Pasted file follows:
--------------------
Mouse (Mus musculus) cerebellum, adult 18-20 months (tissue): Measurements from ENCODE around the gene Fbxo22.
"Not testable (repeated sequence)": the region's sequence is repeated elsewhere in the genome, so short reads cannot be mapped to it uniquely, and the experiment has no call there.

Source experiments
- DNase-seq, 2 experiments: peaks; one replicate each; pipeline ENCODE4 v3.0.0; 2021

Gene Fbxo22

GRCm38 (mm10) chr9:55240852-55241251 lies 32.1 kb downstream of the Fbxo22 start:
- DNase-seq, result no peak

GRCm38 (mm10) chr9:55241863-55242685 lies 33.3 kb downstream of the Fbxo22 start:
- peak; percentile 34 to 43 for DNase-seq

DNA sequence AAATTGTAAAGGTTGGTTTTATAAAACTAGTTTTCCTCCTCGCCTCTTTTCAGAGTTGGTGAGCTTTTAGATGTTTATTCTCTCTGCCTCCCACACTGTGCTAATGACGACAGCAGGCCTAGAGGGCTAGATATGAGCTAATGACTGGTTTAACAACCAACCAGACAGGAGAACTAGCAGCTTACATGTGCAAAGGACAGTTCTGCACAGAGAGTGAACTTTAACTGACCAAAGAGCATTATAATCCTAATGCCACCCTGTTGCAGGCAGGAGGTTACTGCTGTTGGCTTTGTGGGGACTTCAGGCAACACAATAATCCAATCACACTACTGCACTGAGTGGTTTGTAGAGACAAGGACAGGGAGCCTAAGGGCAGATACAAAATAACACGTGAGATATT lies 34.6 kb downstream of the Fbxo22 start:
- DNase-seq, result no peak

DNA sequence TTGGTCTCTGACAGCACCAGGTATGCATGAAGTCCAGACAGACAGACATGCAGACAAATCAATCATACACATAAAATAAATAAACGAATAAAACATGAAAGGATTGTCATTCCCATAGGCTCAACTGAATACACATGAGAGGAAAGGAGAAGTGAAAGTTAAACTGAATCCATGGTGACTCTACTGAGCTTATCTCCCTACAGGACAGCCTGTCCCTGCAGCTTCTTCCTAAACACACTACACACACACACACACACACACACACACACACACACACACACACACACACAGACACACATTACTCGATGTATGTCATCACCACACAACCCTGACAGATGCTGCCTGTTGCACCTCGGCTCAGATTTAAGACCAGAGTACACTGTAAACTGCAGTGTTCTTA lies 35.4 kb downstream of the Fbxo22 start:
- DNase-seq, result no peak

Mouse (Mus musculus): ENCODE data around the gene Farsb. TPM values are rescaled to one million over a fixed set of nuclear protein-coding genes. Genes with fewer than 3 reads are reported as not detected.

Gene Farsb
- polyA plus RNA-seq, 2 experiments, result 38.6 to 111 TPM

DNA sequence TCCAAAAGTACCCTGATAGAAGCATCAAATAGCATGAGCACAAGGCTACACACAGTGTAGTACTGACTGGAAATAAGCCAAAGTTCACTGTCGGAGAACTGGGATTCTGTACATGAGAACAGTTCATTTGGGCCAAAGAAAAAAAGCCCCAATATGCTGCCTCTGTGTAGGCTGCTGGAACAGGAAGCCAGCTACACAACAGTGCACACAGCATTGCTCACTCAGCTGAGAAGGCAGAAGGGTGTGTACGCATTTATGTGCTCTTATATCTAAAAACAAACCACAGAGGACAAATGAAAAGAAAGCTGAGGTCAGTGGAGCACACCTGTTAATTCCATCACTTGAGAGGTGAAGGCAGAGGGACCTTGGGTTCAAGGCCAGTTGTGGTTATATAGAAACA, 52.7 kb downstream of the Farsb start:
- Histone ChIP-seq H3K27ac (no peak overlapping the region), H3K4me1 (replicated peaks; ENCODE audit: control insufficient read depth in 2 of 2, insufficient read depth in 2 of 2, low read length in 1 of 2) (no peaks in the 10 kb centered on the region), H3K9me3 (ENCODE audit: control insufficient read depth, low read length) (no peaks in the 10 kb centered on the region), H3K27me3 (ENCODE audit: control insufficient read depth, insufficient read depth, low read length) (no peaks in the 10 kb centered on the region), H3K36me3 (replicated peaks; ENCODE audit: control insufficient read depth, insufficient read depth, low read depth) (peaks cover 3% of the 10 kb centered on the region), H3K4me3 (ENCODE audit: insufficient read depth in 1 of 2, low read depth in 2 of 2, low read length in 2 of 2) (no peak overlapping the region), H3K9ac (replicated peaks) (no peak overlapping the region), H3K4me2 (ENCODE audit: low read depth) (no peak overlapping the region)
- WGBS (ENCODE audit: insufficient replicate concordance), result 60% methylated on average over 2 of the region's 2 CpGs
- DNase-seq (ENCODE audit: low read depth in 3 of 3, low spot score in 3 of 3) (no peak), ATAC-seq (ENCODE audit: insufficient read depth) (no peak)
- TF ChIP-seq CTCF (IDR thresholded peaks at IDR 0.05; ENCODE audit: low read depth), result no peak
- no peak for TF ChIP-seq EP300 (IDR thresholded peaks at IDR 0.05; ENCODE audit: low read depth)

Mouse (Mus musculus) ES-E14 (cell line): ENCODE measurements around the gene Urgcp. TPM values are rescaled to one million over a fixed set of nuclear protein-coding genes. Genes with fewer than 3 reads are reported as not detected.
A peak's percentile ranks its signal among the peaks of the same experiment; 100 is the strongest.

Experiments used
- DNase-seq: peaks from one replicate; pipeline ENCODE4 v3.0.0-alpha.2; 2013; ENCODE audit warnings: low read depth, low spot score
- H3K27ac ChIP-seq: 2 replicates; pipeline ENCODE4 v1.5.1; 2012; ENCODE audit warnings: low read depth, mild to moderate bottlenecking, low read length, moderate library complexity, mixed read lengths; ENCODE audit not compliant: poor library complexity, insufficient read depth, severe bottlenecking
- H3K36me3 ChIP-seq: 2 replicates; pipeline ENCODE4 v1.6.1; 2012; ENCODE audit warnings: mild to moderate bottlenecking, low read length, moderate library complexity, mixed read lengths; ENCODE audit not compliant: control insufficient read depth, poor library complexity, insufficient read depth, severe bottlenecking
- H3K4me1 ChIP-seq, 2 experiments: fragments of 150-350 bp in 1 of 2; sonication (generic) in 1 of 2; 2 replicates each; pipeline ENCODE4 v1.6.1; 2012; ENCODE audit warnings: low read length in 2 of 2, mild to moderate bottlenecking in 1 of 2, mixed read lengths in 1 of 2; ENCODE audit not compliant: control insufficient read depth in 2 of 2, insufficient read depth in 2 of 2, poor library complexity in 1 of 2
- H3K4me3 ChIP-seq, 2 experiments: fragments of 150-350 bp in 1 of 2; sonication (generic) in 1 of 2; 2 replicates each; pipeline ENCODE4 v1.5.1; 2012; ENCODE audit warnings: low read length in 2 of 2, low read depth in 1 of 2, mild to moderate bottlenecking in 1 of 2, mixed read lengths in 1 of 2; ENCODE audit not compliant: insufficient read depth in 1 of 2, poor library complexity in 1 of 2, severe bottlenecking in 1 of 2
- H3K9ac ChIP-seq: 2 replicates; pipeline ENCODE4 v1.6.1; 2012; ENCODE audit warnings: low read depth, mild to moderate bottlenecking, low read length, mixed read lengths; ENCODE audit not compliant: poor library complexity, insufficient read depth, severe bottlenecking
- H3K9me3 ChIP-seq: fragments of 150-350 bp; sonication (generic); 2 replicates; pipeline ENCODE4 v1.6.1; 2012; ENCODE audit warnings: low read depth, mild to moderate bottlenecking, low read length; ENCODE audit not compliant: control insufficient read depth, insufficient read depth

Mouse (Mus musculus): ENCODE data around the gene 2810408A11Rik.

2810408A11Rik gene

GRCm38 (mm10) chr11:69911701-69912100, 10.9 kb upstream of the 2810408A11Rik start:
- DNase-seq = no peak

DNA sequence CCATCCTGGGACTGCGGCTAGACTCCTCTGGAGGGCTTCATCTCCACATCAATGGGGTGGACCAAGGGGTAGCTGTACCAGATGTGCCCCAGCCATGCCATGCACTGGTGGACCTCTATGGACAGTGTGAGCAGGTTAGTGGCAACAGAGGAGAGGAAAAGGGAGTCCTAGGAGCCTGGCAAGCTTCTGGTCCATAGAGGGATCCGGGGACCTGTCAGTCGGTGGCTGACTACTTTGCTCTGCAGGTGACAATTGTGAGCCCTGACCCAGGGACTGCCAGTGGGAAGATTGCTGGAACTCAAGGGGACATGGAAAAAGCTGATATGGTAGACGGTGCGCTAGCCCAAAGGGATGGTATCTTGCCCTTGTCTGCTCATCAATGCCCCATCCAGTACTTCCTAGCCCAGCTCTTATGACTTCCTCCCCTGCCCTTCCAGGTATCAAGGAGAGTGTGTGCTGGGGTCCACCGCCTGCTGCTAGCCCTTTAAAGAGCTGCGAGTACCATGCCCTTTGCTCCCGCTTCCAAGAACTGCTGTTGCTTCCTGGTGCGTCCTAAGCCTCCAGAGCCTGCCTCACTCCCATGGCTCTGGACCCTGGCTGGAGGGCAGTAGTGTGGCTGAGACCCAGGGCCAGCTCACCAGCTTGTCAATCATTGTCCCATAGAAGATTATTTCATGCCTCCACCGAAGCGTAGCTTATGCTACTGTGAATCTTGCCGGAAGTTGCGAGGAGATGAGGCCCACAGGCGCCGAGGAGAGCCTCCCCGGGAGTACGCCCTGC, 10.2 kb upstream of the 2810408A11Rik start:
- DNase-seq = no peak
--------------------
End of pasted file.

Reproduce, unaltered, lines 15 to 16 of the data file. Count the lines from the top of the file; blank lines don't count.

Gene Farsb
- polyA plus RNA-seq, 2 experiments, result 38.6 to 111 TPM